The idea of providing movies for download over the Internet would be an extremely practical acquisition. In fact, Walt Disney Corporation and Sony Pictures have entertained the idea of allowing movies to be streamed and downloaded via the Internet. Both of these companies see a potential market with PC users. (Stump) Multichannel News reports,
Currently, Hollywood has put most of its streaming efforts into movie trailers. Any major motion picture now released by Hollywood carries with it its own trailer available for streaming. Most new movies sport their own promotional Web sites that include not only trailers, but cast and crew interviews, and other behind-the-scenes footage. Interactive games and promotional sweepstakes with audio and video elements also are common, as are links to music and soundtracks related to the movies." (Stump)
Though the movie industry believes that significant profits can be made from Internet downloading the industry does face several challenges. One of the major issues surrounding movie downloads is the amount of Broadband that is available to consumers. Multichannel News explains, "the flight to the Internet has been fraught with turbulence. While broadband growth has been steady, distribution isn't large enough to crack into Hollywood's lucrative sequential window distribution system." (Stump) To combat this challenge the movie industry has began to focus on caching, streaming and content delivery network issues that effect broadband technology.
Broadcasting & Cable reports that broadband technology is vital to the ability of consumers to download movies from the Internet. Not only does the technology provide fast and efficient downloads but the quality of the movies is excellent. The magazine explains, "broadband Internet pipelines -- with some additional network enhancements -- are capable of delivering sound and images virtually indistinguishable from a broadcast TV signal." ("Now Playing at Your Local Internet Portal: Movies on the Internet") However, the magazine concedes that the impact of millions of users downloading movies to the Internet's infrastructure is unknown. ("Now Playing at Your Local Internet Portal: Movies on the Internet")
Internet-based piracy remains a growing and substantial challenge for motion picture studios today, and continues to rob artists and producers of the right to reap rewards from their creative property." ("MediaForce Announces Top Ten Pirated Movies for July; Pirates Using Internet to Grow Personal Bootlegged Movie Collections") Piracy is a major issue facing the movie industry. It is estimated that the Movie industry looses $2.5 billion each to Internet piracy. The culprit that allows piracy to thrive on the Internet is peer-to-peer websites.
These websites permit users to download movies and music at no cost. It is very difficult for the movie industry to compete with these websites because they provide a free service. Many consumers are not willing to pay for something that they can acquire for free on a file sharing website.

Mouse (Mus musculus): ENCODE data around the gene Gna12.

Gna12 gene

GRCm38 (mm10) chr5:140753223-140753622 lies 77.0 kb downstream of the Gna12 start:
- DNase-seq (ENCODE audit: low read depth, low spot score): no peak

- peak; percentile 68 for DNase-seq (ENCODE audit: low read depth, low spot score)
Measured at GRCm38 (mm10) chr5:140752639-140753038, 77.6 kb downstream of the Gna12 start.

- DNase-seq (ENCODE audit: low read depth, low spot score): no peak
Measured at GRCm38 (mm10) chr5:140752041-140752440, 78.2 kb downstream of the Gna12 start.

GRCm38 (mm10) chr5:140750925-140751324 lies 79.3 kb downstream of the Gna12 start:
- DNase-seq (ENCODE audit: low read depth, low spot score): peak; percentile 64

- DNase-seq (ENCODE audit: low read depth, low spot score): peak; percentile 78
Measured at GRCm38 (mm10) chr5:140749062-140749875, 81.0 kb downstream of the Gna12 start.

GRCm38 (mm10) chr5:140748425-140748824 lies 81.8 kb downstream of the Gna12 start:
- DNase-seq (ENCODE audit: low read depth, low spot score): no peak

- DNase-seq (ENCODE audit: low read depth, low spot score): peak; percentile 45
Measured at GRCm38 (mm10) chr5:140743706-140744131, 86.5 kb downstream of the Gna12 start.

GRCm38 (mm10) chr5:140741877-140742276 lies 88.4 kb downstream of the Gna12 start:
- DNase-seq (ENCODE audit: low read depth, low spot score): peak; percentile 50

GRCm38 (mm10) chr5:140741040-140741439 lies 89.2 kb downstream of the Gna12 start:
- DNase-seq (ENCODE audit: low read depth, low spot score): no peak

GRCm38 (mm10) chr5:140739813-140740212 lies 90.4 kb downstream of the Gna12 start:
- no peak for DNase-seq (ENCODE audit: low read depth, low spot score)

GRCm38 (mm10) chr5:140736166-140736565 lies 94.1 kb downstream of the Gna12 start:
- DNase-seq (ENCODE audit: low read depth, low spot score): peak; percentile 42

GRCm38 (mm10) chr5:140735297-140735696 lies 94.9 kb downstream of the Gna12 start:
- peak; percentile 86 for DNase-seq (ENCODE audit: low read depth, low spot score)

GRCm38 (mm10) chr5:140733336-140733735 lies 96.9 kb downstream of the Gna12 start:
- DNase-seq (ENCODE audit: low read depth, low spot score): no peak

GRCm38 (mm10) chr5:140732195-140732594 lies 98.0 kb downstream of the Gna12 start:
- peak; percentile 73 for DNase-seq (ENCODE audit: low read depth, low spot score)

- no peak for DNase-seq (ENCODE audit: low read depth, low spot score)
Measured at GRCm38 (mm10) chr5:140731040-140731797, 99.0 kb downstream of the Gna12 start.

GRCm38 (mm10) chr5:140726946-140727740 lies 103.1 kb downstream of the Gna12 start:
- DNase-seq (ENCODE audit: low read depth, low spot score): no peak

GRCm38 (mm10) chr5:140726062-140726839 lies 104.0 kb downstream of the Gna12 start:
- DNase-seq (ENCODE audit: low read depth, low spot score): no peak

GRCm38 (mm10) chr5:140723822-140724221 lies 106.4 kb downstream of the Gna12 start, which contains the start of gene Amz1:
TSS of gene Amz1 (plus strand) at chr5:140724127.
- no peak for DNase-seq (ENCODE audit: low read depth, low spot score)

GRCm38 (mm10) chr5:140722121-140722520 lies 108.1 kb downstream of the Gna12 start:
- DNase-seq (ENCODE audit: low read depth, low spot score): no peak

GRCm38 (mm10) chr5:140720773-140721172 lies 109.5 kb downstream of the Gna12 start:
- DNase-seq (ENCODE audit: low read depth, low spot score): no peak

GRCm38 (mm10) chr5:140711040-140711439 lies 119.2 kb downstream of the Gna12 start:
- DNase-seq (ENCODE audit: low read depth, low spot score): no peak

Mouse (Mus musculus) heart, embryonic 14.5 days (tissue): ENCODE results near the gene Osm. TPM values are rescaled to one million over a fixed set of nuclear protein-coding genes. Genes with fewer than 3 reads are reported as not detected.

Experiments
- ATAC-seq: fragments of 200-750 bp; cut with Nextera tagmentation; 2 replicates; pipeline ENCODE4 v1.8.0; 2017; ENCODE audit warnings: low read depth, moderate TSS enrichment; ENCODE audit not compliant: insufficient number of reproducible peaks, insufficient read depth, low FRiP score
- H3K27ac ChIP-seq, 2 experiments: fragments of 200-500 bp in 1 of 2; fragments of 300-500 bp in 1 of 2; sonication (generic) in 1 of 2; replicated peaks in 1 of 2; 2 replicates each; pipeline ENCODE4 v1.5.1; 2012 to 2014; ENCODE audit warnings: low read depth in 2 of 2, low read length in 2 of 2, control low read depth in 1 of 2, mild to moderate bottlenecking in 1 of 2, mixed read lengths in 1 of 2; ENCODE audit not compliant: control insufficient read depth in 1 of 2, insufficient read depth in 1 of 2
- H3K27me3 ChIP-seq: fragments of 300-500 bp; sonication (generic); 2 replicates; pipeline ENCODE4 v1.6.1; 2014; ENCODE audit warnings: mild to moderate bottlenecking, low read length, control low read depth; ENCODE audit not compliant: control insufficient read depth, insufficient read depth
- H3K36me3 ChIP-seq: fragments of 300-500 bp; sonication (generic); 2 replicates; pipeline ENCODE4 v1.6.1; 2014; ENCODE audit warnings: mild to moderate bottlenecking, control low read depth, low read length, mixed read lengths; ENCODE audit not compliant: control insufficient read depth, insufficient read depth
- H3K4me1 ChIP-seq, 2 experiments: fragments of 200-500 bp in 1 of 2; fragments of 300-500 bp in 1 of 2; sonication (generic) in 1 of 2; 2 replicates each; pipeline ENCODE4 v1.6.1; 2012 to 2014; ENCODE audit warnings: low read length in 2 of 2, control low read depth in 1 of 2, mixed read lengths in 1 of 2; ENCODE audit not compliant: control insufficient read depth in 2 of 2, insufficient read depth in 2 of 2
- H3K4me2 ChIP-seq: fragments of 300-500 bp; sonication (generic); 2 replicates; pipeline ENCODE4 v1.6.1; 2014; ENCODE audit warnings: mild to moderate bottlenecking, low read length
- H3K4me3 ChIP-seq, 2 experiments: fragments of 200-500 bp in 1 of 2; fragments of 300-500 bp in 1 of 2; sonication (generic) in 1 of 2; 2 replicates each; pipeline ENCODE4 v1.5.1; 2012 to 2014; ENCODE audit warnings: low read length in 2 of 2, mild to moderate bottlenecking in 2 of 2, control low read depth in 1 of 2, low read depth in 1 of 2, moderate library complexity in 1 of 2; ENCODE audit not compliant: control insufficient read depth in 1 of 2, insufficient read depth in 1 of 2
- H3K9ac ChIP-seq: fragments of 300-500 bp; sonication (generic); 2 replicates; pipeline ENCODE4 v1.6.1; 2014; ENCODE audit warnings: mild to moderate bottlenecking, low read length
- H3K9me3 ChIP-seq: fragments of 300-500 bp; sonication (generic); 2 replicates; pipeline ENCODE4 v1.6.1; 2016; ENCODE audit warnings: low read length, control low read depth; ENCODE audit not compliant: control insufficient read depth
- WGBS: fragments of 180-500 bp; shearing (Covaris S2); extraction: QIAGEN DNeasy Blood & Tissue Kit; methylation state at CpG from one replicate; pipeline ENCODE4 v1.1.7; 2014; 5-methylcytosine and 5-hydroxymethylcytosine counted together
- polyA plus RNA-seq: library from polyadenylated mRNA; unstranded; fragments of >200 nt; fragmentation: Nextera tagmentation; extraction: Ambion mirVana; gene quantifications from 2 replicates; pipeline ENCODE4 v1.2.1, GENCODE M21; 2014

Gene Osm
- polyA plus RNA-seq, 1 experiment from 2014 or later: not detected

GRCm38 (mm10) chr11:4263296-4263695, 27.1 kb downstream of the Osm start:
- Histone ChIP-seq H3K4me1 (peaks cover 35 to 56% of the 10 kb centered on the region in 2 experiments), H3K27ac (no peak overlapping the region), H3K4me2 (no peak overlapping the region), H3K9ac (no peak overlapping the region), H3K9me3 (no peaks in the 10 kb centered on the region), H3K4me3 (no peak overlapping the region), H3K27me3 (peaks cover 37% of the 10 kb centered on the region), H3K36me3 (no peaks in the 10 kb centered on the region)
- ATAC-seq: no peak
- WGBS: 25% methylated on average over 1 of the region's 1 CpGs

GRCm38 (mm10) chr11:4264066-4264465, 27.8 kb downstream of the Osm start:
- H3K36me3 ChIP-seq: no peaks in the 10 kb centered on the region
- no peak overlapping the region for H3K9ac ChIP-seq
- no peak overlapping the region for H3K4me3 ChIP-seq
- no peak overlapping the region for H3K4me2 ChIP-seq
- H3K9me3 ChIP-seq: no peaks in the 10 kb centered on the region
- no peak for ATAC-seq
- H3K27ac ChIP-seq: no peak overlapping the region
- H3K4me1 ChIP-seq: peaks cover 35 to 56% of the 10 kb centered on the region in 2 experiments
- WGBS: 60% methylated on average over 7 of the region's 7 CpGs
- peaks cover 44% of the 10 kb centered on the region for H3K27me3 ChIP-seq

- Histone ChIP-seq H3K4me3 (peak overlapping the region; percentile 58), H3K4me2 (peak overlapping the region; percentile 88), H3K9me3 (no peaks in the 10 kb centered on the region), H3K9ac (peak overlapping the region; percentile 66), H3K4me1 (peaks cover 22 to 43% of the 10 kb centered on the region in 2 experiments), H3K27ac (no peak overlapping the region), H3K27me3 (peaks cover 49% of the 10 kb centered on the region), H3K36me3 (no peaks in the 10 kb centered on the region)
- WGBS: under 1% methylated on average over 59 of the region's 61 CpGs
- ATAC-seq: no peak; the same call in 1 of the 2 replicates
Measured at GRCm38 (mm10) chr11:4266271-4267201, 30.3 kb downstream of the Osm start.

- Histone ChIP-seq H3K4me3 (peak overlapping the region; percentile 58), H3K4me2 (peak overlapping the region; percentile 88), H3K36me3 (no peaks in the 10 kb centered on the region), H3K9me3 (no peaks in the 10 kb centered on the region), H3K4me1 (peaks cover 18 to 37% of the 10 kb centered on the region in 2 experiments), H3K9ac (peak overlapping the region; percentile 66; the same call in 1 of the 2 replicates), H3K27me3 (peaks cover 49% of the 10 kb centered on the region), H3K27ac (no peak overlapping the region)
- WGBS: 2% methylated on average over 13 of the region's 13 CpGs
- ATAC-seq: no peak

A report entitled, "If You Cannot Protect What You Own, You Don't Own Anything," presented to the Senate Committee of Commerce on behalf of the Motion Picture Association of America details the impact of Piracy. The report was presented on February 28, 2002 by Jack Valenti, President and CEO of the MPAA. Te report explains the importance of the industry,
The facts are these: The Copyright Industries (movies, TV programs, home video music, books and computer software) are America's greatest trade export prize. They are responsible for some five percent of the GDP of the nation. They gather in more international revenues than automobiles and auto parts, more than aircraft, more than agriculture. They are creating NEW jobs at three times the rate of the rest of the national economy. The movie industry alone has a SURPLUS balance of trade with every single country in the world. No other American enterprise can make that statement. And all this at a time when the country is bleeding from a $400 Billion trade deficit." (Valenti)
The report explains the three goals of the MPAA in reference to eliminating piracy over the Internet. The first goal is "to create a "broadcast flag" which would prevent broadcast programs exhibited on over the air TV stations from being re-distributed on the Net, which is a form of thievery." (Valenti) The report contends that this goal can only be accomplished with the help and support of congress. The second goal is to destroy the analog hole. The analog hole is dangerous because it allows analog material to be turned into digital material that cannot be protected. The final goal of the association is to prevent movie theft on file sharing websites. The industry believes that third goal needs immediate attention. Valenti notes the negative effect that piracy has had on the music industry and appeals to congress for assistance. (Valenti)